News Wrap

Vast parts of India are arid, and the country has just 4% of the world’s fresh water, being shared among 16% of the globe’s population. India needs to double its water generation capacity by the year 2030, to fulfil the demands of its increasing population. 70% of India’s population live in rural areas, where half of the water supply is contaminated with toxic bacteria. Manufacturing companies are facing difficulties in getting water, which has contributed to the decline in employment in manufacturing, in recent years. About 600,000 children in India, die every year because of diarrhoea or pneumonia, which is often caused by toxic water or poor hygiene. The groundwater supplies in many cities, including New Delhi, Mumbai, Hyderabad, Kolkata and Chennai, are declining at such a rapid rate, that there are fears that they may run dry within a few years. In view of the acute water situation in Gurgaon, a judge in 2012, ordered a halt to new construction, until the projects could prove they were using recycled water, instead of groundwater.

The residents of Meghalaya state enjoy more rainfall than almost any place, yet they struggle to find water during the dry season from November to March. A non-existent system of maintenance makes water problems endemic in India’s big cities. Taps in New Delhi operate on an average just three hours a day, because 30% to 70% of the water is lost to the leaking pipes and theft. Pumps installed by many residents to pull water out of the pipes, suck contaminants from the surrounding soil. Most towns and cities have failed to build an expensive infrastructure to treat sewage. Untreated sewage flushed into the nearest creek makes the less sophisticated water system dangerous.

Injuries and Death in Custody
On 2 April 2013, around 3500 Students Federation activists marched in procession from Wellington Square, and had reached Kolkata’s City Centre, Esplanade, demanding Students’ Elections in colleges. Sudipto Gupta, a 23-year-old SFI leader succembed to head injuries after a police round-up during the law-violation programme. There are conflicting versions on the injuries leading to death. SFI activists claim that he was pushed out of a bus, taking the arrested to Presidency Jail and his head hit a lamp post near the jail. A policeman had also hit him on the head with a lathi. The autopsy report claims that Sudipto had died after hitting a ‘‘blunt stationery object’’ and no injuries caused by ‘‘a lathi, rod or glass’’ were found. Again on 2 April, 2013, three alleged Maoist prisoners were assaulted by four other prisoners in Sealdah Court lock-up. The Maoists were beaten in the presence of police officers, and had to be admitted in hospital. The injured were leading an anti-corruption campaign within Presidency jail.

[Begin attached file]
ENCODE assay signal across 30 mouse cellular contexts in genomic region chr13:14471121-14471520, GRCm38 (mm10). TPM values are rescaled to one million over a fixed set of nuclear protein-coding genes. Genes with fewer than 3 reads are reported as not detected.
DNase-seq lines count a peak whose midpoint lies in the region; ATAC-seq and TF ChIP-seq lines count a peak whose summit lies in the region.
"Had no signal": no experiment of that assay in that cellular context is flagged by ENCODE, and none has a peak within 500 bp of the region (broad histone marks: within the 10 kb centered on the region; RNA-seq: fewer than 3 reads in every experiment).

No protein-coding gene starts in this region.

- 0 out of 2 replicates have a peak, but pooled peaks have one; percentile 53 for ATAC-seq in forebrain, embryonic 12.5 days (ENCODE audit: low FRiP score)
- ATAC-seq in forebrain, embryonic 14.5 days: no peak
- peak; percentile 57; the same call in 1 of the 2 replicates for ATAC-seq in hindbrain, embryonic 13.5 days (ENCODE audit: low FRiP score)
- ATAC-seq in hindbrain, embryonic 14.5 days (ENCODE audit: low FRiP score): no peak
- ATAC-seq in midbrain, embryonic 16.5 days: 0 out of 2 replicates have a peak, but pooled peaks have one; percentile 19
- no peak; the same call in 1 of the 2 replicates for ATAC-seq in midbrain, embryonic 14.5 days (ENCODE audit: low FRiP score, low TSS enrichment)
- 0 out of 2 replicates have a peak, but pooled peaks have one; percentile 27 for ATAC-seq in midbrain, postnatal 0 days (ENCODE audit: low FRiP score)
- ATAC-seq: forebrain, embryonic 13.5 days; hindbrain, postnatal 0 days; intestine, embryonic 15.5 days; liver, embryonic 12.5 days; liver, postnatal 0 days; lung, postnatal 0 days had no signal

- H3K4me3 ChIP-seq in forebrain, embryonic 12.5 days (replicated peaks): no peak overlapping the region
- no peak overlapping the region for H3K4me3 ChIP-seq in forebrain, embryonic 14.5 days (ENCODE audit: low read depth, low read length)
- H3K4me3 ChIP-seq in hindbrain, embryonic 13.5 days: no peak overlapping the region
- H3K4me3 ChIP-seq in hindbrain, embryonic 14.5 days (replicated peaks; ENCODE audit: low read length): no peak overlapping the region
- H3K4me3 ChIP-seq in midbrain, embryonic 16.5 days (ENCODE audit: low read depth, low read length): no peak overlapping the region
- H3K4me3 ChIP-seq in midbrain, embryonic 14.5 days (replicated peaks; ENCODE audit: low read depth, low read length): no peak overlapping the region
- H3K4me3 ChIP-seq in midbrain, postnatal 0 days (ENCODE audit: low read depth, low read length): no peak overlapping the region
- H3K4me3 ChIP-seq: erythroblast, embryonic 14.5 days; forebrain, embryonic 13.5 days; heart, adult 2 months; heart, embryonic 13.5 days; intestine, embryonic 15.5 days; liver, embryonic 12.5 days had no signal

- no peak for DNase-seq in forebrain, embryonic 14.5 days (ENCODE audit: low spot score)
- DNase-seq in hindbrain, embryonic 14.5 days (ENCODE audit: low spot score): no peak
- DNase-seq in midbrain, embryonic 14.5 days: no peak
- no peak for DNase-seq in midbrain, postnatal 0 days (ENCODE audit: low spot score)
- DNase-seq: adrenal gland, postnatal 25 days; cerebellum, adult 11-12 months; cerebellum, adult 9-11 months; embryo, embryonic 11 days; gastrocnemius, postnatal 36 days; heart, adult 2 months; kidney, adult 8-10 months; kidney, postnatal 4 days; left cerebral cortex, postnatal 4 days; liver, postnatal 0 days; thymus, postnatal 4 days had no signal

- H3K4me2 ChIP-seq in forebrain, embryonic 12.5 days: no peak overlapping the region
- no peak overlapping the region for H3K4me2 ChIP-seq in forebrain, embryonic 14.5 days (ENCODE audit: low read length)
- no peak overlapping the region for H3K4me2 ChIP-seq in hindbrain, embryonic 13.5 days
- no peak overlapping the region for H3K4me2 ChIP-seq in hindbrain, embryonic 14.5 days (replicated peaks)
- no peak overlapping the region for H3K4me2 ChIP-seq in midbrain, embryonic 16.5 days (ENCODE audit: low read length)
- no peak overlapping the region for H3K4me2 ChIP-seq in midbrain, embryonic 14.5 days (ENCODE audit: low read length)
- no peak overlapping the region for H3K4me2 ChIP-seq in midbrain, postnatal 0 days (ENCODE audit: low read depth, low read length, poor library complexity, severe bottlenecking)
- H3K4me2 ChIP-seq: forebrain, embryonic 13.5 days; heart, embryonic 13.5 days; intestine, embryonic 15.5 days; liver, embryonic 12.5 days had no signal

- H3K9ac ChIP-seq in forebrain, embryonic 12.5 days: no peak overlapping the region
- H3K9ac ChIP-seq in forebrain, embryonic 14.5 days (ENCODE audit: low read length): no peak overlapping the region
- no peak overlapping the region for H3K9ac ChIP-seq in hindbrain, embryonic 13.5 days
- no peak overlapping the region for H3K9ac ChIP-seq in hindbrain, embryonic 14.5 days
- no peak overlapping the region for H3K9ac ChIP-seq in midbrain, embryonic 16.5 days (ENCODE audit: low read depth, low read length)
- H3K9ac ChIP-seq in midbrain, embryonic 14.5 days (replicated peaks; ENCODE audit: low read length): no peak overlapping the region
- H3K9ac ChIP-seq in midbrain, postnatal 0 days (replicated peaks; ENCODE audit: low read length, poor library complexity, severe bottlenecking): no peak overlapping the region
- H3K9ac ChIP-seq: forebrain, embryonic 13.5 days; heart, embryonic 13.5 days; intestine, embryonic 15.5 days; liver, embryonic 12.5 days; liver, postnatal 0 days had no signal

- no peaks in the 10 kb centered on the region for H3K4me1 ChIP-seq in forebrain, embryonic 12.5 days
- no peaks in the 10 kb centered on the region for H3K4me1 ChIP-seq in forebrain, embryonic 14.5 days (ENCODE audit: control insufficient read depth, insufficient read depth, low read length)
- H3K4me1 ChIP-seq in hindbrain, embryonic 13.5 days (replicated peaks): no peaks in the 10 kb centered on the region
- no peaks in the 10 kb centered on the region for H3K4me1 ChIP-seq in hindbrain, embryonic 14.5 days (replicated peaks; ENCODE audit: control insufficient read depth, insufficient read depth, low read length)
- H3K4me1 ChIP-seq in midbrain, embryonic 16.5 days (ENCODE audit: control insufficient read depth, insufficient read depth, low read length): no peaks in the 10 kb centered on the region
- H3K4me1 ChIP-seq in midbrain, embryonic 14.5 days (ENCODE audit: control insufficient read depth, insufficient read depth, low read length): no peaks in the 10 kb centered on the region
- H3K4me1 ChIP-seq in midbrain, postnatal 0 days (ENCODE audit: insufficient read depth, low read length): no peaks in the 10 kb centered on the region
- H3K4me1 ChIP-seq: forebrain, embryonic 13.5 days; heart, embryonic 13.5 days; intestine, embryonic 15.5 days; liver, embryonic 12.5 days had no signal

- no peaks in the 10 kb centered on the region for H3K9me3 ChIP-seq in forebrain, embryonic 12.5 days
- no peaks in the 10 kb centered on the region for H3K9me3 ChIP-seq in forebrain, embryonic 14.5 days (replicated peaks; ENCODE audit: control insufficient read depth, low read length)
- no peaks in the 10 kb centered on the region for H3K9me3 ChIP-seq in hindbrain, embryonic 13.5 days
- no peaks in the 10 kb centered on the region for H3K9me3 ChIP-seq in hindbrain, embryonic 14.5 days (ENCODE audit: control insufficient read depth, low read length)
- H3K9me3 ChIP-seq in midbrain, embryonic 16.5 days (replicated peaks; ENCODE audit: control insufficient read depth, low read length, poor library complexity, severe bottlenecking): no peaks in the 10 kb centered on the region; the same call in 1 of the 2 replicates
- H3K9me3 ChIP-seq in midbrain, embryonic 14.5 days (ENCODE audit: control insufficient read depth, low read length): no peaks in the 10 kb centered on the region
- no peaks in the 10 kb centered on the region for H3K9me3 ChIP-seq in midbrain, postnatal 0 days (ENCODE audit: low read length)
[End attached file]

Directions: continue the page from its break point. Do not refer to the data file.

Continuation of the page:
A report on custodial deaths is required to be sent to the National Human Rights Commission by the police, within 24 hours, followed by post-mortem and inquest reports within two months. A judicial enquiry can be ordered in the case of any death in custody, even an accident. The Supreme Court in 2006, had ordered all state governments to formulate six precise changes, for controlling police action, and ridding political interference. Remaining silent on the separation of law and order and investigation, West Bengal has passed certain government orders in 2007 and 2010. A Police Bill and a New Police Act were drafted in 2007, but never implemented. The state has not implemented the apex court’s objectives for reducing unilateral political control and raising accountability.

Minority Muslims in Myanmar
Sparked by an argument in a gold shop in Meiktila, a township in Central Myanmmar dozens of armed rioters, including Buddhist monks attacked Muslim communities in the third week of March 2013. The wave of violence against Muslims spread to a region, north of the commercial capital of Rangoon. A number of mosques and houses have been razed. The death toll in the communal violence is around 60, with more than 1350 homes and other buildings destroyed. About 12,000 people are homeless. An estimated 175 incidents of violence have been reported in 17 townships. The Myanmar government issued a televised appeal for calm in the outbreak of communal clashes. Last year’s sectarian conflict in the western state of Rakhine, left at least 180 people dead, and more than 110,000 displaced. Aung San Suo Kyi, the pro-democracy leader, who was elected to parliament almost a year ago, has remained silent, refusing to take sides in the sectarian conflict. Military curfew has been imposed in several towns and the Bogo region. Large number of armed rioters, including Buddhist monks have been arrested.

Arms Trade
Followed by Russia and Germany, USA is the world’s largest exporter of arms. India, China and Pakistan are the top three buyers of exported arms. For the first time since the cold war, China has improved its capacity to produce advanced weapons, and is now one of the world’s five largest arms exporters. China is now making more advanced weapons systems, along with lower-end military equipment. Pakistan remains the largest importer of Chinese weapons.

The UN General Assembly recently approved the first-ever treaty to regulate the enormous global trade in conventional weapons, for the first time linking sales to the human-rights records of the buyers. Iran, North Korea and Syria attempted to block the Arms Trade Treaty, claiming the treaty was full of deficiencies, and had been structured to be unfair to them. Russia abstained, pointing out ambiguities, including how terms like genocide would be defined.

Vol. 45, No. 43, -May 5-11, 2013

Your Comment if any